By Tulay Karadeniz
ANKARA, Oct 22 (Reuters) – Turkey’s special envoy to Libya
said on Wednesday that Turkish Airlines would resume flights to
the eastern Libyan city of Misrata next week, the first foreign
carrier to fly to the country since fighting there worsened in
Three years after the overthrow of Muammar Gaddafi, Libya is
in chaos, with Islamists and other armed groups feuding for
territory and power and the government unable to impose control.
Turkey’s national carrier (THY), which is majority owned by
the state, will initially operate a daily flight to Misrata,
200km to the east of Tripoli from Istanbul, starting on October
27, the envoy Emrullah Isler said.
The airline is also considering the security and logistical
possibilities for routes to the eastern cities Tobruk and Bayda,
Isler said on his return from Libya on Tuesday night.
Turkey is one of Libya’s biggest business partners and has
maintained strong diplomatic ties with successive governments
since Gaddafi’s fall.
Tripoli’s main airport, which was badly damaged as fighters
battled for its control, is not operational. More than 20
civilian aircraft were damaged or destroyed at the airport.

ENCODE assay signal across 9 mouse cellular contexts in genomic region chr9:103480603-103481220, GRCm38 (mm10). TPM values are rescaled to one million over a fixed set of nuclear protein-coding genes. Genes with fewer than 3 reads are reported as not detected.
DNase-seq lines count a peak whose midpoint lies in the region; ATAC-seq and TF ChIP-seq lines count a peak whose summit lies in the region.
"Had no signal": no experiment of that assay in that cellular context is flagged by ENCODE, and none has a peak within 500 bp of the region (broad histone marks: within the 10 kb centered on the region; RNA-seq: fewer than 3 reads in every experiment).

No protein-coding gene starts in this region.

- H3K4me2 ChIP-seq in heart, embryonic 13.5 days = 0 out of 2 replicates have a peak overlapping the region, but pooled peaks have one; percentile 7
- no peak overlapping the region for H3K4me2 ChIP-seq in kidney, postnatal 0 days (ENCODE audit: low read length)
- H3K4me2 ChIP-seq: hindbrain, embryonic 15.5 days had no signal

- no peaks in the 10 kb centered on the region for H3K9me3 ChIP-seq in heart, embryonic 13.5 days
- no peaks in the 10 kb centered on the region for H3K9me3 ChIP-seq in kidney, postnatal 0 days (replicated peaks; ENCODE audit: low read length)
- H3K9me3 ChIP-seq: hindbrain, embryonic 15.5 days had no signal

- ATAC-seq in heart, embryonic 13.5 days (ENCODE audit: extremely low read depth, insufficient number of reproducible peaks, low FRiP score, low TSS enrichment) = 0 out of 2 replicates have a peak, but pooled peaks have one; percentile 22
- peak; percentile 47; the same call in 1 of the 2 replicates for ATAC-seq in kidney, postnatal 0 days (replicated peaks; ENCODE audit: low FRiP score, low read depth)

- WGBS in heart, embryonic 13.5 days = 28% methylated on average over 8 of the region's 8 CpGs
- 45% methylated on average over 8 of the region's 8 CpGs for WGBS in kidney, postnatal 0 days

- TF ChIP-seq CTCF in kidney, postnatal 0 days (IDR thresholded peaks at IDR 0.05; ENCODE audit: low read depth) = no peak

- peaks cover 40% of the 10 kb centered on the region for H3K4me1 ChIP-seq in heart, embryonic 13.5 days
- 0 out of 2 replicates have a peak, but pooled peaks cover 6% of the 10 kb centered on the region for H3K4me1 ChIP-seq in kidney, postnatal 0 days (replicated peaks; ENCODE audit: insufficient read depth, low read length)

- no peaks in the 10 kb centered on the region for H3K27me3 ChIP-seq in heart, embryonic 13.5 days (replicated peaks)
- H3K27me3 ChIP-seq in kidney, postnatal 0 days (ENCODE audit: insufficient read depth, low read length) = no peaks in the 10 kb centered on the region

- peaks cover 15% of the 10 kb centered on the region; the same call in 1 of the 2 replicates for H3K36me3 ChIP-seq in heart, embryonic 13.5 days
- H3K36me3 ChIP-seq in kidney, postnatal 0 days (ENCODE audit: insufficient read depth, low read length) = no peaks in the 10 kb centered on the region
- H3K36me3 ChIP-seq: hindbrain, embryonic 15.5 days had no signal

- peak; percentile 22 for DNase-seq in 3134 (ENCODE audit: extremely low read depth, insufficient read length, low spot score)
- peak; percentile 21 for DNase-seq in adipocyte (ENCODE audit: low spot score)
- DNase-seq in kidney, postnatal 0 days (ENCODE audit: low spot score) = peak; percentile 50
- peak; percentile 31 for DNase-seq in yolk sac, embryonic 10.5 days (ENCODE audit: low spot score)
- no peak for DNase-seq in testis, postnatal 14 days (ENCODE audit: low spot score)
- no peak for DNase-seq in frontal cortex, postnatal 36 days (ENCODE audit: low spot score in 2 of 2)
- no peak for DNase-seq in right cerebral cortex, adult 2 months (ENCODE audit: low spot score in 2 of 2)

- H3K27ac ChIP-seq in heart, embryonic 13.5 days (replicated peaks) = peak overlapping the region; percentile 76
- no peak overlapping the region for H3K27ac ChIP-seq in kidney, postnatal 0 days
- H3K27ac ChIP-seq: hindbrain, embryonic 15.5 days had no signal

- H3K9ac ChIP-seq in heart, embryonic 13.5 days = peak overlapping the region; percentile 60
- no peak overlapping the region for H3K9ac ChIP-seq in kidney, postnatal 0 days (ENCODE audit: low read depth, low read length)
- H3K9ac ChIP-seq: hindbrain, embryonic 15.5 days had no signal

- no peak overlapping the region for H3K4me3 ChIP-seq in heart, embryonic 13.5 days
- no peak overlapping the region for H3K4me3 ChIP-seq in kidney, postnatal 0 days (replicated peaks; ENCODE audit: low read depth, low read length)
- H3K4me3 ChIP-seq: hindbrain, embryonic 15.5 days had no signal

Libyan airlines use a military base to fly to Tripoli.
The capital was seized in August by an armed group from
Misrata, forcing the government to flee to Bayda and the elected
parliament to move to Tobruk near the Egyptian border.
Tripoli’s new rulers proclaimed their own government and
formed a parliament, neither of which have been internationally
However, on his trip to Libya Isler met with the
Tripoli-based, self-declared prime minister, Omar al-Hasi, the
first publicly known diplomatic meeting with a foreign
Last month, the United Nations started dialogue in an effort
to find a solution to the oil-rich desert nation’s mounting
Isler said Turkey was prepared to play a role.
“We as Turkey are ready to contribute to the dialogue
process. For the dialogue to proceed healthily clashes must
stop,” he said.
Western powers and Libya’s neighbours worry the country is
drifting towards becoming a failed state, and that unrest could
spark a full-blown civil war.
(Reporting by Tulay Karadeniz; Writing by Ece Toksabay; Editing
by Jonny Hogg and Raissa Kasolowsky)
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